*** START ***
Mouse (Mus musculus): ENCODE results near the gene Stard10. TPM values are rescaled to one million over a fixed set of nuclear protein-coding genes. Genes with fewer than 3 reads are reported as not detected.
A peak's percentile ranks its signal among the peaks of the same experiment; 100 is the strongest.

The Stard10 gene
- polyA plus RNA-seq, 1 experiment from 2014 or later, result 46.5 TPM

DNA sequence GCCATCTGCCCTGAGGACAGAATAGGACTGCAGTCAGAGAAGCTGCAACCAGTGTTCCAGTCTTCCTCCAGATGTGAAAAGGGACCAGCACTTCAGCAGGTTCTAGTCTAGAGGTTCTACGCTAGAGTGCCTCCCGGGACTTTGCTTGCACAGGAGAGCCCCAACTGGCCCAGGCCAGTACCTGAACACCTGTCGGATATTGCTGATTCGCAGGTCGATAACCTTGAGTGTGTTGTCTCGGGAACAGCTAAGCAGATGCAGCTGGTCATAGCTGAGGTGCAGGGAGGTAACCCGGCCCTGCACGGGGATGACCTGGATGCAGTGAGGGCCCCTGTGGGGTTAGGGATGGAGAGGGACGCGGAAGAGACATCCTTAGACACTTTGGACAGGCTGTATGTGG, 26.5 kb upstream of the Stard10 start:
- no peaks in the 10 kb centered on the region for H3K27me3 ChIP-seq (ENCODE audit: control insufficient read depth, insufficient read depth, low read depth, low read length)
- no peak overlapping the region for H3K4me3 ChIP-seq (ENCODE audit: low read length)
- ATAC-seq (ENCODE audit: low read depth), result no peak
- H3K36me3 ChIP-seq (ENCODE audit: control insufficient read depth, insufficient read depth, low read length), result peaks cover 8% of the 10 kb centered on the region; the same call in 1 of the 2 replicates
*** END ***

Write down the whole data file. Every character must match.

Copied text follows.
Mouse (Mus musculus): ENCODE results near the gene Stard10. TPM values are rescaled to one million over a fixed set of nuclear protein-coding genes. Genes with fewer than 3 reads are reported as not detected.
A peak's percentile ranks its signal among the peaks of the same experiment; 100 is the strongest.

The Stard10 gene
- polyA plus RNA-seq, 1 experiment from 2014 or later, result 46.5 TPM

DNA sequence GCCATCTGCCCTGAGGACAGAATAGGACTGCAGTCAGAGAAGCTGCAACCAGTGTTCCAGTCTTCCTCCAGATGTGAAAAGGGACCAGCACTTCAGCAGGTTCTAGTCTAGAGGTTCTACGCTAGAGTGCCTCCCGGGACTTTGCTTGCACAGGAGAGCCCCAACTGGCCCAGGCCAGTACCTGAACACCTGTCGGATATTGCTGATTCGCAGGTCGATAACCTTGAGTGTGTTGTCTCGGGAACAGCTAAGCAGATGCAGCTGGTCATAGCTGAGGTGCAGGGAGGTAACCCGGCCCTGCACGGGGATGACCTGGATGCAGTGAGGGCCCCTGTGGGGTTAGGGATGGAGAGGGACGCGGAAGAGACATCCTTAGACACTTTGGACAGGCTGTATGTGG, 26.5 kb upstream of the Stard10 start:
- no peaks in the 10 kb centered on the region for H3K27me3 ChIP-seq (ENCODE audit: control insufficient read depth, insufficient read depth, low read depth, low read length)
- no peak overlapping the region for H3K4me3 ChIP-seq (ENCODE audit: low read length)
- ATAC-seq (ENCODE audit: low read depth), result no peak
- H3K36me3 ChIP-seq (ENCODE audit: control insufficient read depth, insufficient read depth, low read length), result peaks cover 8% of the 10 kb centered on the region; the same call in 1 of the 2 replicates